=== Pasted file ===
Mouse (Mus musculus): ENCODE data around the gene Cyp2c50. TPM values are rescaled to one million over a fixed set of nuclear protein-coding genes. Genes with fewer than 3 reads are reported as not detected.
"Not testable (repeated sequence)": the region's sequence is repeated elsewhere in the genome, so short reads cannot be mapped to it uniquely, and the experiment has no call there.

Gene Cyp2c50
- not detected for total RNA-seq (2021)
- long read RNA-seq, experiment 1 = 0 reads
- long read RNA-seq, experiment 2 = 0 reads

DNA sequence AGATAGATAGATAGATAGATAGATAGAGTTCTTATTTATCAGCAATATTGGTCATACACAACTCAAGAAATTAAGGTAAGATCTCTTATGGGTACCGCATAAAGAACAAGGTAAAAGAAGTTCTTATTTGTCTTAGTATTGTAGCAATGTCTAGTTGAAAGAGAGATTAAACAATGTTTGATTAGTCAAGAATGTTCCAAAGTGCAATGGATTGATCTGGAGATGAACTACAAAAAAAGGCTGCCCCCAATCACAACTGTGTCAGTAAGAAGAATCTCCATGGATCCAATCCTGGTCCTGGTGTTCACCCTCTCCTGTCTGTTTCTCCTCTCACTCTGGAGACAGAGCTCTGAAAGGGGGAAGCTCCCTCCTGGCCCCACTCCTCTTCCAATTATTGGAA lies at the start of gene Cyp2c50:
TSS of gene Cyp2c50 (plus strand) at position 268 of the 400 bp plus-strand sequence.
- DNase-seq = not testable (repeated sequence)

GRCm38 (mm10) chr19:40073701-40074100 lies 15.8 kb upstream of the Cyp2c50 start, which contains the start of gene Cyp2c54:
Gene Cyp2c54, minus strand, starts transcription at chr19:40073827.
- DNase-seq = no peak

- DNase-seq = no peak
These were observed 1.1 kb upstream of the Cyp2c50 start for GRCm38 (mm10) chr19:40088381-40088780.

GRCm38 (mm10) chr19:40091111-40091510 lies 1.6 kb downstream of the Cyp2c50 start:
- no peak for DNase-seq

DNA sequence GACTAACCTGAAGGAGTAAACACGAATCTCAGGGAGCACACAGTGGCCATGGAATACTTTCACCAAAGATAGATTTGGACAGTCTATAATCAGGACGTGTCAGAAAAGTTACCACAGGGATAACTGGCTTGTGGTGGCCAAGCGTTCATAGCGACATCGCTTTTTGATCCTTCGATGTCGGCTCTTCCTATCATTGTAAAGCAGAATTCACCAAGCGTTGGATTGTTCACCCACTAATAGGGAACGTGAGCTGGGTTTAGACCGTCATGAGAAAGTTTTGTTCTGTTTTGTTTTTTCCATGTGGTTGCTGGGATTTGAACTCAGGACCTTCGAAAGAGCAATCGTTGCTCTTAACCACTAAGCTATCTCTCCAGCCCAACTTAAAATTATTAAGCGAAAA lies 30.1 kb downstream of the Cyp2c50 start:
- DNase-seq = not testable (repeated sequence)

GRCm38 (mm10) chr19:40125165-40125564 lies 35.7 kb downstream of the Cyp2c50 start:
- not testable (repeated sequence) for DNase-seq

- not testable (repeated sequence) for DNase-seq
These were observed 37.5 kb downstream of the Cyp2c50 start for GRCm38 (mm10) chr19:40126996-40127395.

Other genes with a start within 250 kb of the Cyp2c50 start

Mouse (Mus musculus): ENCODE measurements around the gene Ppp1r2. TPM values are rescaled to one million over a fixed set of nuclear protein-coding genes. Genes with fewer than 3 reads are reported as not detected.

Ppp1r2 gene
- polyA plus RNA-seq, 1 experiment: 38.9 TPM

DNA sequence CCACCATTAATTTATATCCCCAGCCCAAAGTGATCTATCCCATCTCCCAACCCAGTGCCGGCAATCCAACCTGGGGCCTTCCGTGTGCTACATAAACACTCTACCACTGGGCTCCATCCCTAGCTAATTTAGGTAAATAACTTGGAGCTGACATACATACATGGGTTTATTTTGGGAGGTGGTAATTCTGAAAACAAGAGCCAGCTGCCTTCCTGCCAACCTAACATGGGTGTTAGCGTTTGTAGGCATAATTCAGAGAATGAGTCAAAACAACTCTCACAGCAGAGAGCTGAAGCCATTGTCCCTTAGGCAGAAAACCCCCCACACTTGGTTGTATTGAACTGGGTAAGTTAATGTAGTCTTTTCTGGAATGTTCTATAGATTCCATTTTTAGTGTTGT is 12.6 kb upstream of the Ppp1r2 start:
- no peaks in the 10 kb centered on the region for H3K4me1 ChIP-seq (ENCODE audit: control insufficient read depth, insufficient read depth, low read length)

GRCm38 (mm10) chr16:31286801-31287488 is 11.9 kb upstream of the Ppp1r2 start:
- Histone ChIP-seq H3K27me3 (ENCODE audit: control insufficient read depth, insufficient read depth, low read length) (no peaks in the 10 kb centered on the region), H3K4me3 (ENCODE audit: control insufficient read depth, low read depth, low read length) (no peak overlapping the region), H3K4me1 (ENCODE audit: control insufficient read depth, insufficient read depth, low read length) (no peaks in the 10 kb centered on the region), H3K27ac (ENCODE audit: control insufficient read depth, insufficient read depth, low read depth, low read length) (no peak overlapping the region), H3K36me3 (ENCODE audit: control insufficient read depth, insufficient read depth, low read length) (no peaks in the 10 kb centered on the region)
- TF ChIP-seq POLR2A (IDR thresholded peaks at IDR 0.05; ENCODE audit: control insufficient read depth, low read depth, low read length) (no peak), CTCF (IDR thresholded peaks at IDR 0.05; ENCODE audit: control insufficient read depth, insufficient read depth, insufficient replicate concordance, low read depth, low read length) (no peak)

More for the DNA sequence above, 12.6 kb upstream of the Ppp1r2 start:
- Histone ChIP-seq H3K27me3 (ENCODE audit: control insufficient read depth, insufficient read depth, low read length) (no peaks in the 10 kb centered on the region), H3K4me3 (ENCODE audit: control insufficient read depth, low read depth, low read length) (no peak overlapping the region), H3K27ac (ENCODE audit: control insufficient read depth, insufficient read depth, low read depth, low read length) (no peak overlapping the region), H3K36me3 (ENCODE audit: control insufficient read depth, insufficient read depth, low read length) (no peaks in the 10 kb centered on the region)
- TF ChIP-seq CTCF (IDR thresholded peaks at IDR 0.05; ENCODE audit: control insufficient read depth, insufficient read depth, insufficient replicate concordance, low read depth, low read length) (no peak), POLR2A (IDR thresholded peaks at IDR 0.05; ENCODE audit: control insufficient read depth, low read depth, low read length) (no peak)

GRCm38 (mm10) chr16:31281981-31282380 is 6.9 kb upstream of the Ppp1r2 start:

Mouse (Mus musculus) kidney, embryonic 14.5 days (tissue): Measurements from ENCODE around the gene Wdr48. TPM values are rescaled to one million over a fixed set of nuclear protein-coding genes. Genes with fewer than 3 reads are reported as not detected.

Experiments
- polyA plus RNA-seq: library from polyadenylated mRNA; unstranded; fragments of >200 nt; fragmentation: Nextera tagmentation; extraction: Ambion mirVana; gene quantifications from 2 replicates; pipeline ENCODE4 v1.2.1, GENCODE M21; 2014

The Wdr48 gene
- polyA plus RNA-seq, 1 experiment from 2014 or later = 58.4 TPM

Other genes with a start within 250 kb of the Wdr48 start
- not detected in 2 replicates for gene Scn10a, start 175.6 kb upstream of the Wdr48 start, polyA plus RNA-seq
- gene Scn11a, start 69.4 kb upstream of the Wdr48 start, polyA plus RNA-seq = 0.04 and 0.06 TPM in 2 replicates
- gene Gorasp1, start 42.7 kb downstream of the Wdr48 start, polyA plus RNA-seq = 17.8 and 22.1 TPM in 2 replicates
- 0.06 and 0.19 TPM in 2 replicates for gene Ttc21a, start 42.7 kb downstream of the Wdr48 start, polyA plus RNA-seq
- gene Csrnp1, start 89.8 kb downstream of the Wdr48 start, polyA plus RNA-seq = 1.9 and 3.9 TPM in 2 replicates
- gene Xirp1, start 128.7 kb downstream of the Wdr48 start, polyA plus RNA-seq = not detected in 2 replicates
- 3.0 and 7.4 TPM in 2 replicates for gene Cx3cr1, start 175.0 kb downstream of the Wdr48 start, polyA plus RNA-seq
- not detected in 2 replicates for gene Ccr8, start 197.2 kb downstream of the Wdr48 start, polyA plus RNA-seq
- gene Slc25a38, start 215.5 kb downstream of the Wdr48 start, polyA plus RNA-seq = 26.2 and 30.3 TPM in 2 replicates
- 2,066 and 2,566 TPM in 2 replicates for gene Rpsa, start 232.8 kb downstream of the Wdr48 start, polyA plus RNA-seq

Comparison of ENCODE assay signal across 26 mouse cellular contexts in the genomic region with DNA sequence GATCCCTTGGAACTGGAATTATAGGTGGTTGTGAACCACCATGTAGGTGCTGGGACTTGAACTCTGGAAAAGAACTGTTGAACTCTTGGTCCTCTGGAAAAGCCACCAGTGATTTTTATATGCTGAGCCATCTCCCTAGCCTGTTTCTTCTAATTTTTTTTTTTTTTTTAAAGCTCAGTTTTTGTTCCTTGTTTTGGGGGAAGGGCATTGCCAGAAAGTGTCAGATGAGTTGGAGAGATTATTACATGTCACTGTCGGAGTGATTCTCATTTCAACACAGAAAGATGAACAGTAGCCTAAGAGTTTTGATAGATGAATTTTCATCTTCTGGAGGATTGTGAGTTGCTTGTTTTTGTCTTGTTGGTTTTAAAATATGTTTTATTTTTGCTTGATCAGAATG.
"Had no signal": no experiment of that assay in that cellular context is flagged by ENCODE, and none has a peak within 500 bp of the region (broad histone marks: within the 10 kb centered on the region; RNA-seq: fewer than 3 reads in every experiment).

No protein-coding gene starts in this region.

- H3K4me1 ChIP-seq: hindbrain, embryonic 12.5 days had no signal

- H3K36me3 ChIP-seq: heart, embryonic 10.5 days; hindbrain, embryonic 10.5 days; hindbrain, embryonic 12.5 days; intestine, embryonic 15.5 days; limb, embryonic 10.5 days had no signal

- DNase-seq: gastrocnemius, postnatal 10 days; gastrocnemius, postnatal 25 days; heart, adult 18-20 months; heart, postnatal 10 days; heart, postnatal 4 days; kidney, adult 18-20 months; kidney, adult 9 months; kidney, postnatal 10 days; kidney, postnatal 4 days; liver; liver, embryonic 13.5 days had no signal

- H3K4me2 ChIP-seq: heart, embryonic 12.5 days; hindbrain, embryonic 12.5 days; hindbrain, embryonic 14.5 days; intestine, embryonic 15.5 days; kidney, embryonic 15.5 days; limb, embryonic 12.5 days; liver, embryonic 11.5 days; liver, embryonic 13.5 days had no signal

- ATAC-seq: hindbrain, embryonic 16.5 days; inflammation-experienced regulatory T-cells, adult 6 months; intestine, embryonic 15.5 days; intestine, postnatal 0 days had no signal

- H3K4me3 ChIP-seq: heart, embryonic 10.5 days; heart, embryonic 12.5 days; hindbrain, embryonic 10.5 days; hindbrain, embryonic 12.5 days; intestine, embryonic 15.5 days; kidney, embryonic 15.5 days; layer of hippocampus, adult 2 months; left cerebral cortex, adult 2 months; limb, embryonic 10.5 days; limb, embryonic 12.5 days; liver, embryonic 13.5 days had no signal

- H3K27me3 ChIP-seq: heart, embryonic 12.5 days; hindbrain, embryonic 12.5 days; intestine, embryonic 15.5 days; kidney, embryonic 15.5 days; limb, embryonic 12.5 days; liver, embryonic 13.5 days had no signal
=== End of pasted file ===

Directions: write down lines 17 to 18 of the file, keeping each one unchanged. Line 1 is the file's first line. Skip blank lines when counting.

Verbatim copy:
DNA sequence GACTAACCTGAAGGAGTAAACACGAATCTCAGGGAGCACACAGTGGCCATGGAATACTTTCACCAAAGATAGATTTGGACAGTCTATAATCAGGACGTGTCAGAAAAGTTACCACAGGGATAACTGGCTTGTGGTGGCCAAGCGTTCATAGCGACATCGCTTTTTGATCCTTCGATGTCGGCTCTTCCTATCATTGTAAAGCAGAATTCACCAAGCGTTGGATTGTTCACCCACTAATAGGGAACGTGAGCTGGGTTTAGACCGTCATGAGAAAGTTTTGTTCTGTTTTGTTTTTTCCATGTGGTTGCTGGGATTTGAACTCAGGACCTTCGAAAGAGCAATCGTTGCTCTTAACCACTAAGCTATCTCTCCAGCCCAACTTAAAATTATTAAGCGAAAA lies 30.1 kb downstream of the Cyp2c50 start:
- DNase-seq = not testable (repeated sequence)